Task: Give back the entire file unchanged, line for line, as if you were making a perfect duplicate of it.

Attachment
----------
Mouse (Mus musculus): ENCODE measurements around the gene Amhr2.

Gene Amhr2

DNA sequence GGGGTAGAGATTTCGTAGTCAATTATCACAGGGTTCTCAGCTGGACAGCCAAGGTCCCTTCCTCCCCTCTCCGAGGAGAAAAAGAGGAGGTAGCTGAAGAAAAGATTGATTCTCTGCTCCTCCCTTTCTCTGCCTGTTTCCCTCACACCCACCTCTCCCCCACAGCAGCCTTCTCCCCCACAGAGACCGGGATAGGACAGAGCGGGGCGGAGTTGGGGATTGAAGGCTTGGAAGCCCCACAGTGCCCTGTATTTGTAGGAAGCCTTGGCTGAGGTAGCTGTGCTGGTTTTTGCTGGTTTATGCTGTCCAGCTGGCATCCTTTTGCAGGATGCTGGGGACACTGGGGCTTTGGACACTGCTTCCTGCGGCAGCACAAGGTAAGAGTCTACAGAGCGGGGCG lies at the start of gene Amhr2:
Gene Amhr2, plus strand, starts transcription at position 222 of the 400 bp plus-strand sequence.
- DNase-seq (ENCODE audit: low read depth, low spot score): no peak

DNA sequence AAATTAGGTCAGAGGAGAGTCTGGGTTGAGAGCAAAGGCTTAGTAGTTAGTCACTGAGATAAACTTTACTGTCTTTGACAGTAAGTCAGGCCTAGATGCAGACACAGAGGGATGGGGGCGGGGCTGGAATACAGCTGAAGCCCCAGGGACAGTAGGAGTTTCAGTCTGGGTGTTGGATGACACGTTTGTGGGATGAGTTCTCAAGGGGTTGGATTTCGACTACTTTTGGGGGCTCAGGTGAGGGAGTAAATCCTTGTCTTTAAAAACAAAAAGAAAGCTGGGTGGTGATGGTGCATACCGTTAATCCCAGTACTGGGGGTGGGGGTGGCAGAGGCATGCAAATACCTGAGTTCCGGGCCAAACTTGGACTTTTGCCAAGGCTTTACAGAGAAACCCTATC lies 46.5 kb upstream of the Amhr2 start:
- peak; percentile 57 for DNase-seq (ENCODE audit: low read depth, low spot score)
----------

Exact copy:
Mouse (Mus musculus): ENCODE measurements around the gene Amhr2.

Gene Amhr2

DNA sequence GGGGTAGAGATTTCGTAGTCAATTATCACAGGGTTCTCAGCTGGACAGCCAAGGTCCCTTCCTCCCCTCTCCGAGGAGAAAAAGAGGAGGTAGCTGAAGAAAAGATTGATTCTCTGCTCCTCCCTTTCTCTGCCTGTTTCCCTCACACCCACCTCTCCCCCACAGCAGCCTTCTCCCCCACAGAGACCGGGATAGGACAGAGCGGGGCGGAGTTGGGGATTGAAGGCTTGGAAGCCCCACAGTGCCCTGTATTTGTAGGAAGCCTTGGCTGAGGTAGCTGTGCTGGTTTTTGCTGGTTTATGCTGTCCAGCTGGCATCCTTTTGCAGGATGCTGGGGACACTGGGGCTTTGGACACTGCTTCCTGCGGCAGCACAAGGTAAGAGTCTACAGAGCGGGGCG lies at the start of gene Amhr2:
Gene Amhr2, plus strand, starts transcription at position 222 of the 400 bp plus-strand sequence.
- DNase-seq (ENCODE audit: low read depth, low spot score): no peak

DNA sequence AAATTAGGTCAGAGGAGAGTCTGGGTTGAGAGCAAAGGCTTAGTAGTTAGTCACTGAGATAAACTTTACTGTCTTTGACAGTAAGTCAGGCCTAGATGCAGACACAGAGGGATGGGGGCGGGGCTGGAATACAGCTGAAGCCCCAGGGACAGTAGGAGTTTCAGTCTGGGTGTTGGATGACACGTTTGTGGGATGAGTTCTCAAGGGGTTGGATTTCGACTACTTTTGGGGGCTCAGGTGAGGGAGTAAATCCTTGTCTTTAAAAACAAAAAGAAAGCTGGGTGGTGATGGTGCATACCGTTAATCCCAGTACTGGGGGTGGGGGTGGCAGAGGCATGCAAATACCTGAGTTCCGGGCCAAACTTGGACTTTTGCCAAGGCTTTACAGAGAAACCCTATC lies 46.5 kb upstream of the Amhr2 start:
- peak; percentile 57 for DNase-seq (ENCODE audit: low read depth, low spot score)